A bit of info on the metric system and metrication

Monday, October 06, 2008

The three remaining non-metric countries (but see below for more information on that)

Here's a piece in the Baltimore Sun from last month about a complete switch over (not just officially but as a people too) to the metric system:
Why is the English system confusing? Well, for one, you can measure length in inches, feet, yards, miles, furlongs, spans and leagues. But it's not as if these units are related in any concrete, sensible way. Everyone knows there are 12 inches in a foot, but how many feet are in a furlong?

Quickly now, what is your answer?

Wrong! A furlong is 660 feet, or one-eighth of a mile. Don't feel bad. A recent Janet's World study of Maryland high school science teachers reveals that they largely ignore the English system except at the grocery store, where they are forced to purchase their milk in gallon increments and an occasional box of "Fruit by the Foot" for their children.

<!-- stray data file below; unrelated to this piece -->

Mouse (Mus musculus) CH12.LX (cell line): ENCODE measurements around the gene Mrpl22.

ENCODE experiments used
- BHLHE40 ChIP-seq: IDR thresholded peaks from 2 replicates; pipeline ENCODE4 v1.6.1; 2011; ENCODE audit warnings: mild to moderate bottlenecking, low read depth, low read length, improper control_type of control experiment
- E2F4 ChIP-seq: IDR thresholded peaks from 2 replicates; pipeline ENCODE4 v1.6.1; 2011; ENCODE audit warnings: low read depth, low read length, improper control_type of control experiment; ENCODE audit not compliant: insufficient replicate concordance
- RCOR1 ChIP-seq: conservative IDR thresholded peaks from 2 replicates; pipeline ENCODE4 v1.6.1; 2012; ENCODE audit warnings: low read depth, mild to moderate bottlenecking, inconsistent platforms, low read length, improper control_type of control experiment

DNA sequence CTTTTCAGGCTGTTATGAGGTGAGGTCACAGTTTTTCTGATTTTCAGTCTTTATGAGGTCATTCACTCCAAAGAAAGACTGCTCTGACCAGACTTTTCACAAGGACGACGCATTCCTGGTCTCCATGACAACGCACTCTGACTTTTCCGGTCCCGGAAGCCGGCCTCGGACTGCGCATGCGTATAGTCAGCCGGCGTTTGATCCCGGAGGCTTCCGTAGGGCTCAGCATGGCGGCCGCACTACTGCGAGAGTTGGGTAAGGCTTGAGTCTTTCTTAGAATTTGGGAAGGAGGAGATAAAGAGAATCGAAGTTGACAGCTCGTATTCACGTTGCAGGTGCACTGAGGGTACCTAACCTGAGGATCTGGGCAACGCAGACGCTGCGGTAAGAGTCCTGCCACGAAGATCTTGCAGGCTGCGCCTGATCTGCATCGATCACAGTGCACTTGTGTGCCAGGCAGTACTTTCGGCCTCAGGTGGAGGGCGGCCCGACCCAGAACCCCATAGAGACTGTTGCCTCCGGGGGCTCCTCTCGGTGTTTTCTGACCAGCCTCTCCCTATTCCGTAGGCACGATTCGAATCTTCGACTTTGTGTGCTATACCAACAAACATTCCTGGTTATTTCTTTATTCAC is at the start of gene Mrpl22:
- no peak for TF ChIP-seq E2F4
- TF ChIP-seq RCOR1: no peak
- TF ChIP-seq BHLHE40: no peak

But back to my school days. After the two-month elementary school unit on the English system, the metric system, or "SI" (Système International) was introduced. It took about a quarter of an hour. But this is only because it made perfect sense.
The next one is from 2005 and I noticed it on the Wikipedia page on metrication as it was added there last month as a reference. You'll notice on the map above that only the United States, Liberia and Myanmar are still not using the metric system, but this page says that in practice it has already pretty much taken hold:
From time to time there is a discussion about which nations of the world are yet to 'Go metric'. These always involve the USA and usually two others, most often Liberia and Myanmar (Burma).

However, this discussion often ignores a basic truth.

The reality is that all nations in the world, including Liberia, Myanmar, and the USA, are on the pathway to full metrication but they are at differing points along this path. For example, Liberia and Myanmar are both substantially metric countries that trade internationally in metric units. Visitors to these places report that they also use metric units for most things internally with only a few exceptions like old (ancient) petrol pumps calibrated in British Imperial gallons.


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